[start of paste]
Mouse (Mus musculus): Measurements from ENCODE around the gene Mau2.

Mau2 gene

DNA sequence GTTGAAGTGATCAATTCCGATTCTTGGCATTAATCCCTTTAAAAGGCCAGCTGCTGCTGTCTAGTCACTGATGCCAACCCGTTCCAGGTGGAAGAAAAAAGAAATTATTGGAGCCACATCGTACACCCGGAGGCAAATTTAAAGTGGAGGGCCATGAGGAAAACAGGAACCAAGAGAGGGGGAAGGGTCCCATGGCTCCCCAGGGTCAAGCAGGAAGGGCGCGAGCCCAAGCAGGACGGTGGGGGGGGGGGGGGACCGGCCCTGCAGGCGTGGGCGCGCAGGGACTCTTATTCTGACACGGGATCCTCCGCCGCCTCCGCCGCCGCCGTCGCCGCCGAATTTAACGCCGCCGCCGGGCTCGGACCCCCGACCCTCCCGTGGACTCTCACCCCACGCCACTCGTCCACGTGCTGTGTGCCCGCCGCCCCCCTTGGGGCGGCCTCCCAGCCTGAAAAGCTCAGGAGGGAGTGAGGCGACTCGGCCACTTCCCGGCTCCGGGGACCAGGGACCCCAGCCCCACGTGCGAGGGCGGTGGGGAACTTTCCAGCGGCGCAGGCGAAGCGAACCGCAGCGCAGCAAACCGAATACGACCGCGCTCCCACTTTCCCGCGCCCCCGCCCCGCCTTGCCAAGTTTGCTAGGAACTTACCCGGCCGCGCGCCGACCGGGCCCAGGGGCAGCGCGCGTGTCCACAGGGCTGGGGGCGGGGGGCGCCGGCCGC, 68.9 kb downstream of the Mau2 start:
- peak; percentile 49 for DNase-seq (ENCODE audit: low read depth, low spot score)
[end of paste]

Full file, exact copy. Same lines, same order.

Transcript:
Mouse (Mus musculus): Measurements from ENCODE around the gene Mau2.

Mau2 gene

DNA sequence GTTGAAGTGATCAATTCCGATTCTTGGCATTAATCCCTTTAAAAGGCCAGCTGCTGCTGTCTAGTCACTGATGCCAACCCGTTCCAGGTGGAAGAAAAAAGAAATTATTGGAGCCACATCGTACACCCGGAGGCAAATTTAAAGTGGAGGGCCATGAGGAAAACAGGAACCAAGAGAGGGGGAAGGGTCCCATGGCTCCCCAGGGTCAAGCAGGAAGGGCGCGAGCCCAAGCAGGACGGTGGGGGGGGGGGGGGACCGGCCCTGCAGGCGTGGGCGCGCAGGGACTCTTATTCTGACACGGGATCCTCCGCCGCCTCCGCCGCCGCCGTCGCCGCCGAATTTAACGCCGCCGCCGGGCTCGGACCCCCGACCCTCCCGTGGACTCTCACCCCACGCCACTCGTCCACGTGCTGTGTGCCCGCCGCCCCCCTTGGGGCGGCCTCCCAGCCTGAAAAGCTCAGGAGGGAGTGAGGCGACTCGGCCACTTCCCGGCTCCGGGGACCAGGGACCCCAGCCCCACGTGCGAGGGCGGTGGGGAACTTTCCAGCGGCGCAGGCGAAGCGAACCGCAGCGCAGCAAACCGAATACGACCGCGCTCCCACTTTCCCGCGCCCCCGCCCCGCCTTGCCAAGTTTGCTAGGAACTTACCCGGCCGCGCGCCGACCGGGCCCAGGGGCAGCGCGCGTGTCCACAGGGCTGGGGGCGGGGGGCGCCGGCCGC, 68.9 kb downstream of the Mau2 start:
- peak; percentile 49 for DNase-seq (ENCODE audit: low read depth, low spot score)